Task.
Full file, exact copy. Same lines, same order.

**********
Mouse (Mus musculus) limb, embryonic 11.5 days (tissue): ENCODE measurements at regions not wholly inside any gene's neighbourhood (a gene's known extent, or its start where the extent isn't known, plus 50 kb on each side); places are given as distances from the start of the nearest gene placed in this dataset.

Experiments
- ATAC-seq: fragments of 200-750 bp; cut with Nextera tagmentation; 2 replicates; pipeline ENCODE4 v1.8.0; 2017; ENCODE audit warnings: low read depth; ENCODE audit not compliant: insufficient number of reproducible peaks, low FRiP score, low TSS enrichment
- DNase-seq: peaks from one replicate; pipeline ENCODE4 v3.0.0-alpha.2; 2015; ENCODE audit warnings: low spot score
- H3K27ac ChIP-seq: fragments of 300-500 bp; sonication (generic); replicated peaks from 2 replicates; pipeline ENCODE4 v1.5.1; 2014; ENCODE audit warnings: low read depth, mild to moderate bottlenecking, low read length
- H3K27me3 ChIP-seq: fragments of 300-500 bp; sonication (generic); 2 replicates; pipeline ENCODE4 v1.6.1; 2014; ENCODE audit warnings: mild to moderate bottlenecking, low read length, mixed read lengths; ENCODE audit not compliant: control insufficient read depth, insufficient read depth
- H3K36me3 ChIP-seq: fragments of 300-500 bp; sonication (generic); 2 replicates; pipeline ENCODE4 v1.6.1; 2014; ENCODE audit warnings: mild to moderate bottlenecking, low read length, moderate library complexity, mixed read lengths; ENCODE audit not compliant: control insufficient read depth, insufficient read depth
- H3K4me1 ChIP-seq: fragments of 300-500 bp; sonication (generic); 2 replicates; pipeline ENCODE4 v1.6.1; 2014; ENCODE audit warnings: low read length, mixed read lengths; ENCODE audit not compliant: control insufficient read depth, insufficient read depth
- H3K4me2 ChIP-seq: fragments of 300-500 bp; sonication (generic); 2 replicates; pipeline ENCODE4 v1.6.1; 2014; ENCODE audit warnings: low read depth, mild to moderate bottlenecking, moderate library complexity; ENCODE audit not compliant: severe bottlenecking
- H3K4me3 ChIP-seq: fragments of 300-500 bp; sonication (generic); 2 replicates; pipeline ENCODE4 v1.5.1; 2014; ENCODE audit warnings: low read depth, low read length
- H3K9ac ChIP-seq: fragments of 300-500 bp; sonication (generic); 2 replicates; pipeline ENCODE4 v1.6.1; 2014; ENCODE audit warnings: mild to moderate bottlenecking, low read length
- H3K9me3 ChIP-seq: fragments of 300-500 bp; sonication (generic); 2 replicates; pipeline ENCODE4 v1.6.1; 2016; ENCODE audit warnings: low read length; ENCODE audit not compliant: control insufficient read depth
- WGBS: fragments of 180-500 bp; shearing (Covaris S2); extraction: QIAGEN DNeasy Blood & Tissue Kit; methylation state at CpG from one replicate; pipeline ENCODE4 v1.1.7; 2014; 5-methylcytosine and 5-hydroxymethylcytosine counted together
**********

Mouse (Mus musculus) limb, embryonic 11.5 days (tissue): ENCODE measurements at regions not wholly inside any gene's neighbourhood (a gene's known extent, or its start where the extent isn't known, plus 50 kb on each side); places are given as distances from the start of the nearest gene placed in this dataset.

Experiments
- ATAC-seq: fragments of 200-750 bp; cut with Nextera tagmentation; 2 replicates; pipeline ENCODE4 v1.8.0; 2017; ENCODE audit warnings: low read depth; ENCODE audit not compliant: insufficient number of reproducible peaks, low FRiP score, low TSS enrichment
- DNase-seq: peaks from one replicate; pipeline ENCODE4 v3.0.0-alpha.2; 2015; ENCODE audit warnings: low spot score
- H3K27ac ChIP-seq: fragments of 300-500 bp; sonication (generic); replicated peaks from 2 replicates; pipeline ENCODE4 v1.5.1; 2014; ENCODE audit warnings: low read depth, mild to moderate bottlenecking, low read length
- H3K27me3 ChIP-seq: fragments of 300-500 bp; sonication (generic); 2 replicates; pipeline ENCODE4 v1.6.1; 2014; ENCODE audit warnings: mild to moderate bottlenecking, low read length, mixed read lengths; ENCODE audit not compliant: control insufficient read depth, insufficient read depth
- H3K36me3 ChIP-seq: fragments of 300-500 bp; sonication (generic); 2 replicates; pipeline ENCODE4 v1.6.1; 2014; ENCODE audit warnings: mild to moderate bottlenecking, low read length, moderate library complexity, mixed read lengths; ENCODE audit not compliant: control insufficient read depth, insufficient read depth
- H3K4me1 ChIP-seq: fragments of 300-500 bp; sonication (generic); 2 replicates; pipeline ENCODE4 v1.6.1; 2014; ENCODE audit warnings: low read length, mixed read lengths; ENCODE audit not compliant: control insufficient read depth, insufficient read depth
- H3K4me2 ChIP-seq: fragments of 300-500 bp; sonication (generic); 2 replicates; pipeline ENCODE4 v1.6.1; 2014; ENCODE audit warnings: low read depth, mild to moderate bottlenecking, moderate library complexity; ENCODE audit not compliant: severe bottlenecking
- H3K4me3 ChIP-seq: fragments of 300-500 bp; sonication (generic); 2 replicates; pipeline ENCODE4 v1.5.1; 2014; ENCODE audit warnings: low read depth, low read length
- H3K9ac ChIP-seq: fragments of 300-500 bp; sonication (generic); 2 replicates; pipeline ENCODE4 v1.6.1; 2014; ENCODE audit warnings: mild to moderate bottlenecking, low read length
- H3K9me3 ChIP-seq: fragments of 300-500 bp; sonication (generic); 2 replicates; pipeline ENCODE4 v1.6.1; 2016; ENCODE audit warnings: low read length; ENCODE audit not compliant: control insufficient read depth
- WGBS: fragments of 180-500 bp; shearing (Covaris S2); extraction: QIAGEN DNeasy Blood & Tissue Kit; methylation state at CpG from one replicate; pipeline ENCODE4 v1.1.7; 2014; 5-methylcytosine and 5-hydroxymethylcytosine counted together